Giants

Why Pablo Sandoval never gave up on his dream of returning to Giants

Giants

SCOTTSDALE, Ariz. -- Pablo Sandoval was in the clubhouse when Hunter Pence stood up and became The Reverend in Cincinnati eight years ago. He was there for all the speeches that followed that month, and he was back at the end of the 2017 season when Pence gave one last emotional speech at Oracle Park. 

So it made perfect sense when Sandoval picked Pence to be the best man at his wedding in December. It was the party of the year, so wild that half the attendees were still dancing at the Miami St. Regis when Sandoval and his bride, Yuli, walked out at 9 a.m. the morning after. Except Pence never actually grabbed the mic. 

"We didn't have a chance to. We celebrated," Sandoval said Saturday, laughing. "A Venezuelan wedding is different."

The wedding was the highlight of Sandoval's offseason, but the rest of it was focused on hard work. He was determined to make it back quickly after having Tommy John surgery the first week of September, and as he checked into Scottsdale Stadium on Saturday, Sandoval already was swinging from both sides of the plate. He started a throwing program a month ahead of schedule, and while the Giants are aiming for a May return, Sandoval has his sights set on Opening Day.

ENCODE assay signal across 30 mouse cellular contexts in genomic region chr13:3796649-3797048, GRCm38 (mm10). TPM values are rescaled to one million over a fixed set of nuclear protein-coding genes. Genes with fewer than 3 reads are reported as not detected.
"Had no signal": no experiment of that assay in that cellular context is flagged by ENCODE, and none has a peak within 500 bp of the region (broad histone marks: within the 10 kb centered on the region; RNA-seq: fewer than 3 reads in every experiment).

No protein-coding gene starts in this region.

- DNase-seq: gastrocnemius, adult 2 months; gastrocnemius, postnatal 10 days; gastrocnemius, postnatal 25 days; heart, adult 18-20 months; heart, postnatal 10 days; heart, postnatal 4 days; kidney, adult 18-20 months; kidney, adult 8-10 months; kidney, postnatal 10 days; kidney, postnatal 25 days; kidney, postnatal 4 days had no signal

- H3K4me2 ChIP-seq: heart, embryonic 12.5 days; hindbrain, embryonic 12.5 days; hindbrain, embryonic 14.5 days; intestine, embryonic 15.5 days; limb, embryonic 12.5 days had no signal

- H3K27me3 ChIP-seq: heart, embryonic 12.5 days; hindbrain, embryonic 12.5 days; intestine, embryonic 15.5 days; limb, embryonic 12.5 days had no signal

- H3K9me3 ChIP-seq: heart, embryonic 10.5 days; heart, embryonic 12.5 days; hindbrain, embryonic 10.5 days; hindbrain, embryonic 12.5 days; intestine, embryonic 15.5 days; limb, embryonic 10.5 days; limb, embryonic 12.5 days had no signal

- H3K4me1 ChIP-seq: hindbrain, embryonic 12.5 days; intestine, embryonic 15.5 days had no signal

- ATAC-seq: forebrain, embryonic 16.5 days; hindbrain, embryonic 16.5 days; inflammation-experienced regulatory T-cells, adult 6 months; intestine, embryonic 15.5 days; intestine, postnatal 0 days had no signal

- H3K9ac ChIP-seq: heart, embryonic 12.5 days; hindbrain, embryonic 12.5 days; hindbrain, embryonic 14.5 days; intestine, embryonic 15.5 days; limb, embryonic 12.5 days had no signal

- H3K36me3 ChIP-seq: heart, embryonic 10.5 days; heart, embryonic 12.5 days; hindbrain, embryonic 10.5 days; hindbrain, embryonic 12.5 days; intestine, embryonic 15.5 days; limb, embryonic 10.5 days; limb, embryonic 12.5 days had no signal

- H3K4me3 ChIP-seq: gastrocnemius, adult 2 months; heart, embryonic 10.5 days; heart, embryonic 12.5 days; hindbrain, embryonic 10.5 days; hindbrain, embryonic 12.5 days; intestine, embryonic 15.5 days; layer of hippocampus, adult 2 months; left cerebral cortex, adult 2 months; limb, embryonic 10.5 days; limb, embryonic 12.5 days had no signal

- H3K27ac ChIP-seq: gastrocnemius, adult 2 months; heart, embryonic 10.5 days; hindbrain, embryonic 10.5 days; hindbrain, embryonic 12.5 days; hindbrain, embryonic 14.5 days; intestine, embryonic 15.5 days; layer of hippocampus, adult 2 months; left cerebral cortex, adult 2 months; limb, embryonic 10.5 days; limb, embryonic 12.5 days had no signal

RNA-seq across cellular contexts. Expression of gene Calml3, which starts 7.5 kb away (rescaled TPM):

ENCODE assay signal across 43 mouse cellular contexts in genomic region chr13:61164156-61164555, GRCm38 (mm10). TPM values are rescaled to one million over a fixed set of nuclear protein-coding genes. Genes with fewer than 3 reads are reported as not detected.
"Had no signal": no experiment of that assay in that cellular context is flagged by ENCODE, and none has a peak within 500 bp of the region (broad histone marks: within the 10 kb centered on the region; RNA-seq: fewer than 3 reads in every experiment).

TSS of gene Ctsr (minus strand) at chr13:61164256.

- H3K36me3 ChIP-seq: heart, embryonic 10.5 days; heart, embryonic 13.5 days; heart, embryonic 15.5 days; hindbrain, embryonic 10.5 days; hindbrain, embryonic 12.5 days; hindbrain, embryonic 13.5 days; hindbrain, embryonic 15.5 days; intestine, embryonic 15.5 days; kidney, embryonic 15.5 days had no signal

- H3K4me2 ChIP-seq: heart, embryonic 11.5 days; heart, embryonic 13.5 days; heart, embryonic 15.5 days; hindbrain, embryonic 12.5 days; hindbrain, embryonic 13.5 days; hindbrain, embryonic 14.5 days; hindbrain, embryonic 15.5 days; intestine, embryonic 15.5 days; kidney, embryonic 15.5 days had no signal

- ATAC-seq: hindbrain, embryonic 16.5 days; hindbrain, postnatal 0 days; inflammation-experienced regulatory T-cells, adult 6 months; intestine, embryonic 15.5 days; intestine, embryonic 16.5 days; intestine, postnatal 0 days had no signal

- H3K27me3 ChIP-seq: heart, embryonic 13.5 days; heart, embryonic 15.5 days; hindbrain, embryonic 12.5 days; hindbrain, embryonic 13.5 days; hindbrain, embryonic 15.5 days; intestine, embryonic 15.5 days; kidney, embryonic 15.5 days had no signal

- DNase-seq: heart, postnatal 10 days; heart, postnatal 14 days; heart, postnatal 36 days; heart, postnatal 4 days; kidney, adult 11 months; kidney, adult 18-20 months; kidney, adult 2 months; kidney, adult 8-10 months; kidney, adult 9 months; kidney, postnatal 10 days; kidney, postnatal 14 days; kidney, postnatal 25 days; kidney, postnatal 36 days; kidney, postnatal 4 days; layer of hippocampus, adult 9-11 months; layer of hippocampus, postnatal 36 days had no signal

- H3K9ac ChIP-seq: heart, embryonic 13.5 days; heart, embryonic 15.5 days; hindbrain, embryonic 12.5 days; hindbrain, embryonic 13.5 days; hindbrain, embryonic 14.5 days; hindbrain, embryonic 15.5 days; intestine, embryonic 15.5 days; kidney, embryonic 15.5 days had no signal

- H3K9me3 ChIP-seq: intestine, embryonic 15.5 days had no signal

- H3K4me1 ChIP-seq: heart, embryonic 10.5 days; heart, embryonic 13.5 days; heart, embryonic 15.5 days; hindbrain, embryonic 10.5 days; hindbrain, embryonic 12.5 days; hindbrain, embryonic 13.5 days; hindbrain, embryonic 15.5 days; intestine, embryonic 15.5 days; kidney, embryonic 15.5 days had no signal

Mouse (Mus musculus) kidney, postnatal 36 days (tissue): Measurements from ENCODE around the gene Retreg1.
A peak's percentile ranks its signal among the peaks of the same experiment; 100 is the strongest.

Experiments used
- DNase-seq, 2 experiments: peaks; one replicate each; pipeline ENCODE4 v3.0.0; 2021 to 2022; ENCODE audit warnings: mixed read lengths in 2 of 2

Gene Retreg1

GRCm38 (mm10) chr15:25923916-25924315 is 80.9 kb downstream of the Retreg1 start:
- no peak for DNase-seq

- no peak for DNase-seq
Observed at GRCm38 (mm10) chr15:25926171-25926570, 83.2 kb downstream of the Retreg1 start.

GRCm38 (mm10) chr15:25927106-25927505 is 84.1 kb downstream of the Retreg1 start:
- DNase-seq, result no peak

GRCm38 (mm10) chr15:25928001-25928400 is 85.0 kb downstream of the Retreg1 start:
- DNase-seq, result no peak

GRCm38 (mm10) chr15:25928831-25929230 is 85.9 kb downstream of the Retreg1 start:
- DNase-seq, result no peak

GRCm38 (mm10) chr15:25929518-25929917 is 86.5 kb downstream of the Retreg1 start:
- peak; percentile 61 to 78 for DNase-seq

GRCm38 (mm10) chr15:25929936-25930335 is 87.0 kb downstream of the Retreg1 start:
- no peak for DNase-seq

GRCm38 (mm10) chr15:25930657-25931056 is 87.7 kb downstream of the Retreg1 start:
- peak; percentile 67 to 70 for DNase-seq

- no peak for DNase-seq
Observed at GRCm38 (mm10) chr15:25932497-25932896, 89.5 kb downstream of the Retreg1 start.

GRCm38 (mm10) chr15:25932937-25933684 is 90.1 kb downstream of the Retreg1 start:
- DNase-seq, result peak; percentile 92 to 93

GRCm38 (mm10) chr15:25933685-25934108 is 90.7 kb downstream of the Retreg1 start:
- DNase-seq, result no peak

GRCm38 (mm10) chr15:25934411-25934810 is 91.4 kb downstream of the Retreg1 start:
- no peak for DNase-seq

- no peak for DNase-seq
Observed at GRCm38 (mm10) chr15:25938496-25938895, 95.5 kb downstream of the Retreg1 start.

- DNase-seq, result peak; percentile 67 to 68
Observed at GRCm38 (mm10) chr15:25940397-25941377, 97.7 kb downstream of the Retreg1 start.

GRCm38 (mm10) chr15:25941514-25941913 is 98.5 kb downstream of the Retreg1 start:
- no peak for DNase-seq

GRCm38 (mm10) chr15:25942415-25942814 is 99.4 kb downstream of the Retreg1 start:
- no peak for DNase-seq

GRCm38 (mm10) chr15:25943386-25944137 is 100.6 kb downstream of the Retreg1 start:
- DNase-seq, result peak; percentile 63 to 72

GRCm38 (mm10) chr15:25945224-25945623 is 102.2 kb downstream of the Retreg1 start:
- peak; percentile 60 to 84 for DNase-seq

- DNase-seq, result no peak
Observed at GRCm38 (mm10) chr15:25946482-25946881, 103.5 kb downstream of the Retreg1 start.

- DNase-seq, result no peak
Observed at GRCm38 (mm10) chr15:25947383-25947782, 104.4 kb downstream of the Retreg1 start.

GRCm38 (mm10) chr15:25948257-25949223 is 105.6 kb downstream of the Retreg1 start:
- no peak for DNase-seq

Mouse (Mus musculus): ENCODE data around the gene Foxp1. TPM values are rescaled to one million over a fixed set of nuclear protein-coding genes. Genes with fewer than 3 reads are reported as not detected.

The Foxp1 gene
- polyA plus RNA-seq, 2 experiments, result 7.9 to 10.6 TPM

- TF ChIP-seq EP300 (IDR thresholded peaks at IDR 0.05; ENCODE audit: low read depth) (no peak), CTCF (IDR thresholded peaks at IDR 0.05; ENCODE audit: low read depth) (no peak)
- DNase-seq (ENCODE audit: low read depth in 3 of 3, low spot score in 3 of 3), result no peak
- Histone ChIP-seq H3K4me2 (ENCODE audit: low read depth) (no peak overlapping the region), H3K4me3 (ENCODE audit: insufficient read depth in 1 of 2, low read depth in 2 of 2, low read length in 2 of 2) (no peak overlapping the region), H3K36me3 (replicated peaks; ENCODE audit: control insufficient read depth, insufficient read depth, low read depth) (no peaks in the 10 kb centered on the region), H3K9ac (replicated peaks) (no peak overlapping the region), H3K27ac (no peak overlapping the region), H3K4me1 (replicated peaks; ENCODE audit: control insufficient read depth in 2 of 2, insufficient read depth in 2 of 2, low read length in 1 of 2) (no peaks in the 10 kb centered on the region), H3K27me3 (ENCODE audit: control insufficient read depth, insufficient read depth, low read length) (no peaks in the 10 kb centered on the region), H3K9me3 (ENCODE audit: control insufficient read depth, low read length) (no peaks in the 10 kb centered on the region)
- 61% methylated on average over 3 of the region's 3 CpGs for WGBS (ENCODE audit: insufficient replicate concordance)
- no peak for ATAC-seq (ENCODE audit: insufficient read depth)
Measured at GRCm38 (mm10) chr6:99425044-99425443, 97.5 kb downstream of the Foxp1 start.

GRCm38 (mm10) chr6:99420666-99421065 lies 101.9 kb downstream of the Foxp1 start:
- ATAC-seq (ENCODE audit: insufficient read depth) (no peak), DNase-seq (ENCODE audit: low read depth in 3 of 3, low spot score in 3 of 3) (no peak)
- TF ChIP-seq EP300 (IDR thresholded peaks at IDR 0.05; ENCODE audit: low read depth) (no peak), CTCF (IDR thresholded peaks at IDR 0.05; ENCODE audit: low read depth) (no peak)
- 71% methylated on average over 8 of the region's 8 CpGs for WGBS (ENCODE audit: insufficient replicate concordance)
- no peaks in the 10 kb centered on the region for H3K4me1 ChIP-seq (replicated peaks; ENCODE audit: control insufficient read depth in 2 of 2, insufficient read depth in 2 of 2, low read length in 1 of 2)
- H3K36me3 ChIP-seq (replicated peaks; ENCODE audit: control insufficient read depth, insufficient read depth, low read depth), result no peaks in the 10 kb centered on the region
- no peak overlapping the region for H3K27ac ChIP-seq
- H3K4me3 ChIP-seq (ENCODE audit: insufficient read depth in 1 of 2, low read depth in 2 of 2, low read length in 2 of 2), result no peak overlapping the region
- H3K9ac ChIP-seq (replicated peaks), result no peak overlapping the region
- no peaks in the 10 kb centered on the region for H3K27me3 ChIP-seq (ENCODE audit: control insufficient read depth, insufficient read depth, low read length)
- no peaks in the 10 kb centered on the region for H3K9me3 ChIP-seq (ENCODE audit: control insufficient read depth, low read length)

Entering his 11th big league season with the Giants, Sandoval knows that might not be in the cards. But why not aim high? It seemed incredibly unlikely in the first place that Sandoval would even be here after an emotional final at-bat in September, but he said he never gave up hope. 

 

"I didn't want to make the same mistake that I made before," said Sandoval, who left for the Red Sox after the 2014 title run. "I wanted to stay where I felt comfortable, where my heart felt comfortable. I think I made the right decision."

Sandoval came back to San Francisco because it was home, because the manager essentially was a second father to him. But he wasn't all that concerned when the Giants followed Bruce Bochy with Gabe Kapler. When Kapler flew out to Miami in December to meet with Shaun Anderson and Andrew Suarez, Sandoval met them at an Italian restaurant at Coral Gables and spent part of the 90 minute lunch pitching his case. He followed that up by sending Kapler videos that showed his progress on the field. 

The Giants added Sandoval as a non-roster invitee on January 31. About a week later, Pence signed a one-year deal. There might not be a more unlikely image all season than Sandoval showing up to Giants camp in 2020 and settling down in the locker right next to Pence's.

"Having him on my same team is my wish come true," Sandoval said. 

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The Giants are hopeful those two bring thunder to the bench and production on days when they start. But they're also hoping they lead the clubhouse, and on Saturday, Sandoval was as exuberant as ever. He made a quick lap of the new clubhouse, hugging old friends and introducing himself to younger players. He then grabbed a bat and headed to the cage. 

There's a lot more rehab to be done, but Sandoval is bouncing around like someone ready to be on Kapler's bench early in the season, and he hasn't given up on every aspect of his old role. Asked if he will still be allowed to pitch, Sandoval smiled. 

"I don't know yet," he said. "I can be a two-way player. That's good."